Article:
9 Ways to Help Your Sick Child Sleep, According to a Doctor

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When your little one’s sick with a cold, one of the hardest parts of the day might be the night. If symptoms are keeping your child from getting sleep, it’s unlikely that anyone else in the house will get any sleep, either. 

As tempting as it may be to give them some cough and cold medicine, that’s unlikely to do much good, says Brandon Smith, MD, MPH, a pediatrician with Johns Hopkins Medicine. “Unfortunately, most don’t really work,” he says. (In particular, one common decongestant, phenylephrine, sold under brand names like Sudafed and Dayquil, was recently discovered to be completely ineffective and has since been pulled off many shelves.) Tylenol or — for those over six months — Motrin can help if your child has a fever or is in pain, but Dr. Smith recommends keeping use minimal. 


So what can help a child with a cold feel better enough to finally doze off? Dr. Smith says it depends on both their age and their symptoms. With that in mind, here are a few of his top recommendations. 

Use a nasal saline spray

If the cold is mostly in their nose, whether it’s runny or congested, a nasal saline spray can help to flush it out. “If you can convince them to use some before bed, [that can] clear out some of the nasal passages before they try to fall asleep,” says Dr. Smith. This solution is safe for any age. 

Try suction to release the snot

As awkward as it might feel to do, using a suctioning device can help clear out the nostrils of infants and young toddlers who can’t yet blow their noses. This can be particularly effective after using a nasal saline spray to loosen things up. Dr. Smith just recommends not doing it more than three or four times a day. Otherwise, you could actually increase irritation and swelling. 

Rub menthol ointment on their chest   

For kids older than two with stuffy noses, Dr. Smith recommends a common home remedy: massaging a menthol rub on your kiddo’s chest (then covering it with a t-shirt or pajamas so they don’t try to put any in their mouth). “There’s some good studies out there that a little menthol rub on the chest can actually give patients more sleep at night compared to when they only use Vaseline,” says Dr. Smith. He says that’s likely because the menthol can help open up the nasal passageways to help the child breathe a little better. 


Turn on a humidifier in the bedroom

It’s harder to breathe through a stuffy nose when the indoor atmosphere is dry. A humidifier can help moisturize the air so that it flows better through the nasal passages, says Dr. Smith. It can also help loosen up phlegm if your little one has a cough. These are safe for any age “as long as you’re cleaning them routinely,” says Dr. Smith. (Though you might want to keep them out of reach of toddler-aged hands.)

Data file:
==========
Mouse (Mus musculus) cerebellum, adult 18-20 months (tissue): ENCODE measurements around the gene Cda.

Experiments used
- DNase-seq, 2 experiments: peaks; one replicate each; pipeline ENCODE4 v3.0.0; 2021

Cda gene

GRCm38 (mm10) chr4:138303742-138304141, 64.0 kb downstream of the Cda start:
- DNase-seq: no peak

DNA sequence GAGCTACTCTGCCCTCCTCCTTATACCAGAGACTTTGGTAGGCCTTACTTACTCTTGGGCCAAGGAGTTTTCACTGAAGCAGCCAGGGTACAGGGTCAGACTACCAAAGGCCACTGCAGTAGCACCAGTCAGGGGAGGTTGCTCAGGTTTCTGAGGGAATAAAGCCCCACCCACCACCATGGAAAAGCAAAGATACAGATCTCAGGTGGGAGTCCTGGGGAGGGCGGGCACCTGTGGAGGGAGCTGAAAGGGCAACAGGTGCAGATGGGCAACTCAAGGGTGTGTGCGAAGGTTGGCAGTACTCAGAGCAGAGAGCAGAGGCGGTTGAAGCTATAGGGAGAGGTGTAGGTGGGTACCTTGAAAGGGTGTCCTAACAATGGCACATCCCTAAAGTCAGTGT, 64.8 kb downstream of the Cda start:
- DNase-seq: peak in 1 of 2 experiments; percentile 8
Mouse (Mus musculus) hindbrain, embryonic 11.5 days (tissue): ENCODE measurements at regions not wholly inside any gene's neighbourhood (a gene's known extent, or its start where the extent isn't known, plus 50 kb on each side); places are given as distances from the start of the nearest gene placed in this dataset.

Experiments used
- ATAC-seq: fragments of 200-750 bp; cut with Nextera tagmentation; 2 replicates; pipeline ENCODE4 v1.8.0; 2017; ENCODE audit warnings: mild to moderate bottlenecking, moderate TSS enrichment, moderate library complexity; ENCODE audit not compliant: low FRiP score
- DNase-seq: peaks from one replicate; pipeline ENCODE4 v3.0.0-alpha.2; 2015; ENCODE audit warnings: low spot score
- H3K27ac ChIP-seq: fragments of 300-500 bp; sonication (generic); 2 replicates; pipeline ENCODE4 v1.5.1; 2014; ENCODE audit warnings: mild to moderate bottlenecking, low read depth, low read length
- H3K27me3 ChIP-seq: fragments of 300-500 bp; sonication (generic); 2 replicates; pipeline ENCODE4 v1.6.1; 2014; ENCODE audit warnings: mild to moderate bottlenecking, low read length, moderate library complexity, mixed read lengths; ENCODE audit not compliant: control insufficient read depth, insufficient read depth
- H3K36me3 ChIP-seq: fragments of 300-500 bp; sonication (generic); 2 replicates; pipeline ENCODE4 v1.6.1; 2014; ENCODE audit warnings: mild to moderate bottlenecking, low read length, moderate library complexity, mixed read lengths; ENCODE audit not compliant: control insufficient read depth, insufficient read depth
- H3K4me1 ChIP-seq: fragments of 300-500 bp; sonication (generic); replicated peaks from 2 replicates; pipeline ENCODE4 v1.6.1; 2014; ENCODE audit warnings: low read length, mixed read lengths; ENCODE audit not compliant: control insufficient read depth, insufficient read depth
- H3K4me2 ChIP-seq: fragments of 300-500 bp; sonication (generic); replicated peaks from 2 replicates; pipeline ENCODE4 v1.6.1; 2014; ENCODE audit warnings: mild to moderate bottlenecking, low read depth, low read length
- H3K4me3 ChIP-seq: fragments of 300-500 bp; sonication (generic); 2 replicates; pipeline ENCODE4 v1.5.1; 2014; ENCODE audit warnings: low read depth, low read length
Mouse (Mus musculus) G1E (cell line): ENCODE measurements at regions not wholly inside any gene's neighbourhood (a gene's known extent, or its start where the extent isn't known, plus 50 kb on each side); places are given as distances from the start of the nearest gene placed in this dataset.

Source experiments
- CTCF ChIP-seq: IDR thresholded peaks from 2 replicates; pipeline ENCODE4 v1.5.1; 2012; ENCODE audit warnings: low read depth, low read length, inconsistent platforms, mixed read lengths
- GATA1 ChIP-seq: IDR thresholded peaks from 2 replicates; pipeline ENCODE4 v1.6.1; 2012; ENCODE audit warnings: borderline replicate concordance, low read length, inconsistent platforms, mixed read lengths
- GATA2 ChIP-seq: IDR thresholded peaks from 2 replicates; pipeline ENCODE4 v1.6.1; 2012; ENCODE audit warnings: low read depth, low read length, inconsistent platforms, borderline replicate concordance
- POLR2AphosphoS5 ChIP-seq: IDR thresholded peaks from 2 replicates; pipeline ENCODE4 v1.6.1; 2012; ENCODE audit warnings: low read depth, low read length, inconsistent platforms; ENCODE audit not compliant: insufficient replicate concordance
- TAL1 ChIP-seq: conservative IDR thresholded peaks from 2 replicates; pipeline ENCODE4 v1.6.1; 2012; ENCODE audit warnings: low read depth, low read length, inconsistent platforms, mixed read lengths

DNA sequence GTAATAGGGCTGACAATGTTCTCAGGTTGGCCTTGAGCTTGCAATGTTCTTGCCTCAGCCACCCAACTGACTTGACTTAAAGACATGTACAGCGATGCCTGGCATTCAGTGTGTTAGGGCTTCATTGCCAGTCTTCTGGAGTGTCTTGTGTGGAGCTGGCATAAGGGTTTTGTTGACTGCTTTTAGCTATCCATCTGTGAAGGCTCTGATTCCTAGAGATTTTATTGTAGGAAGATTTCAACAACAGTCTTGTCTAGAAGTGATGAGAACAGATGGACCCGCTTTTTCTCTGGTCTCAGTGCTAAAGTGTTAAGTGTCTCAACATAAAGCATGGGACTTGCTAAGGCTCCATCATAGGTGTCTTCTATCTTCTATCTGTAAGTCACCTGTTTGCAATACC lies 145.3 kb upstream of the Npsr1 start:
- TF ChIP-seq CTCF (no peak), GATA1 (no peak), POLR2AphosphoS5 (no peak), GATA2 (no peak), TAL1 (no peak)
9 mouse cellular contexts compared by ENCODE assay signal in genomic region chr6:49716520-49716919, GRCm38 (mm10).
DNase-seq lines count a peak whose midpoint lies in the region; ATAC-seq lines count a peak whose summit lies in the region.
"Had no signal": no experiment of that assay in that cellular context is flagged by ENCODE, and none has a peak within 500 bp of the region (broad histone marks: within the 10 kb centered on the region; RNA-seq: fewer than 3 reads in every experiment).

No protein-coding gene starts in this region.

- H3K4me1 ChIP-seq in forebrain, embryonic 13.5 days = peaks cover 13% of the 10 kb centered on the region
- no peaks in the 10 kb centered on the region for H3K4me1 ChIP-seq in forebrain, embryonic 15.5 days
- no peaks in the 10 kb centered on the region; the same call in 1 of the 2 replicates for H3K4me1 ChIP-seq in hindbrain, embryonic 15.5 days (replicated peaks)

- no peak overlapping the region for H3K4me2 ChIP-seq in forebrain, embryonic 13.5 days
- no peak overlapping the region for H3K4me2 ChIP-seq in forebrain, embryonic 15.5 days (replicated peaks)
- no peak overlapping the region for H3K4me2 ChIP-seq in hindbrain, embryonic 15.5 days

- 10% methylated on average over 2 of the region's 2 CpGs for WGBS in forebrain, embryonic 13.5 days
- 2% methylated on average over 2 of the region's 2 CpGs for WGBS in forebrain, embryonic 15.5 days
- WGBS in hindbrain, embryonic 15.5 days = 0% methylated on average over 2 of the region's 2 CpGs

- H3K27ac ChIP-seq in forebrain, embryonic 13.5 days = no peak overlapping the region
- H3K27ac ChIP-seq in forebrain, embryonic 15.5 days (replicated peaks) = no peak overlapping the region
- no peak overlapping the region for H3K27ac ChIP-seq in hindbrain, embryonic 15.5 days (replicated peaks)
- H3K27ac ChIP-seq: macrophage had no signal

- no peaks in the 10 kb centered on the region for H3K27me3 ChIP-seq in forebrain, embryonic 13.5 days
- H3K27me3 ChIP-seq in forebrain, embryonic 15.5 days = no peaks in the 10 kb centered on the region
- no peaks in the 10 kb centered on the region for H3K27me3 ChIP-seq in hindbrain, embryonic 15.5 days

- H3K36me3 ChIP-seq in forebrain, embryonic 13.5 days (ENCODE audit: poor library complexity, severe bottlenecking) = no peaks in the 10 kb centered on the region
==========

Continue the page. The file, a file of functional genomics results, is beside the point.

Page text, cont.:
Make the bathroom into a steam room

If your child can’t stop coughing, let them play with those bath toys as long as they want before getting in their PJs. “Maybe have a longer bath or shower time right before bed,” says Dr. Smith. “The steam can help clear out some of the stuff that’s dripping down in the back of their throat and causing them to cough.” If you have an infant, fill up the bath and get in there with them to keep them safe while you both soak up the benefits of the steam.

Serve up a little honey

If a cough is the primary symptom you’re dealing with, a teaspoon of honey could help soothe their throat. “You could mix it in warm water or warm tea in the evening,” says Dr. Smith. But this should only be done after a child is one year old — honey occasionally contains bacteria that infant digestive systems aren’t ready to handle.  

Prop their head up on extra pillows

For older kids (school age and above), Dr. Smith says it’s perfectly fine to have them lie on an extra pillow or two to bring the head up higher. “It’s helping their nose to drain a little bit more and maybe their sinuses stay a little bit clearer,” he says. 

But remember, always keep sleeping infants flat on their back — and alone in their crib, for that matter. “As a parent, you want to comfort them and make sure that they’re feeling okay and watch over them. But they should still be sleeping alone in their crib on their back,” says Dr. Smith.

Consider a little melatonin (carefully)

Dr. Smith says many parents these days are experimenting with melatonin in pre-teens and teens who have trouble sleeping. He says a small dose can be safe and might be helpful, but since melatonin is not FDA-regulated, you’ll want to look for a product that has a seal on the packaging to indicate that it’s gone through some testing. 

Stick with your regular routine

When your little one’s not feeling great, it can be tempting to skip some of your normal bedtime steps and tuck them right in. But that’s a mistake, particularly with toddlers, says Dr. Smith. “Toddlers love consistency and expectations and knowing that you know that routine for them,” he says. Following the same schedule helps them mentally prep for bedtime, no matter their symptoms.

If symptoms linger, call the doctor

Dr. Smith says that the worst cold symptoms typically last a few days, and will generally make sleep the hardest on night three or four. If your child’s a week into a cold, and they’re still struggling to sleep at night, he suggests hopping on a call with a pediatrician. While he and his colleagues have seen a number of colds and viruses this winter that cause coughs to hang on for weeks, it’s worth checking to make sure nothing else is going on.

Before you go, check out these natural solutions for your kid’s cold symptoms:

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